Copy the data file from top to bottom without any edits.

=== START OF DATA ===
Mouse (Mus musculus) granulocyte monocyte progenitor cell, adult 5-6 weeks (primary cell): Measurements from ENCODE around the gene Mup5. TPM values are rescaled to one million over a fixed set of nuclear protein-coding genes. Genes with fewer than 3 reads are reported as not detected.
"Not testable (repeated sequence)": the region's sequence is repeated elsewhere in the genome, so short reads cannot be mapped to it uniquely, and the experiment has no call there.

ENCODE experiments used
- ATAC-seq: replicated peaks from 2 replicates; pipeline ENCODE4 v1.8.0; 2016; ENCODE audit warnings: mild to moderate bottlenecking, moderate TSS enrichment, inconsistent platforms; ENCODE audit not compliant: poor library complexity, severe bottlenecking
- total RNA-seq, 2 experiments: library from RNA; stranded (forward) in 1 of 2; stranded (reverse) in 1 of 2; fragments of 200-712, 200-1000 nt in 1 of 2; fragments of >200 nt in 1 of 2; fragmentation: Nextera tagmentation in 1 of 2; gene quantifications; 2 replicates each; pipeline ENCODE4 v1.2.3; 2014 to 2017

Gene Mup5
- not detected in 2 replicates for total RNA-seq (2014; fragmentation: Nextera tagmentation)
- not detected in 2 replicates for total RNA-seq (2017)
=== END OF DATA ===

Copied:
Mouse (Mus musculus) granulocyte monocyte progenitor cell, adult 5-6 weeks (primary cell): Measurements from ENCODE around the gene Mup5. TPM values are rescaled to one million over a fixed set of nuclear protein-coding genes. Genes with fewer than 3 reads are reported as not detected.
"Not testable (repeated sequence)": the region's sequence is repeated elsewhere in the genome, so short reads cannot be mapped to it uniquely, and the experiment has no call there.

ENCODE experiments used
- ATAC-seq: replicated peaks from 2 replicates; pipeline ENCODE4 v1.8.0; 2016; ENCODE audit warnings: mild to moderate bottlenecking, moderate TSS enrichment, inconsistent platforms; ENCODE audit not compliant: poor library complexity, severe bottlenecking
- total RNA-seq, 2 experiments: library from RNA; stranded (forward) in 1 of 2; stranded (reverse) in 1 of 2; fragments of 200-712, 200-1000 nt in 1 of 2; fragments of >200 nt in 1 of 2; fragmentation: Nextera tagmentation in 1 of 2; gene quantifications; 2 replicates each; pipeline ENCODE4 v1.2.3; 2014 to 2017

Gene Mup5
- not detected in 2 replicates for total RNA-seq (2014; fragmentation: Nextera tagmentation)
- not detected in 2 replicates for total RNA-seq (2017)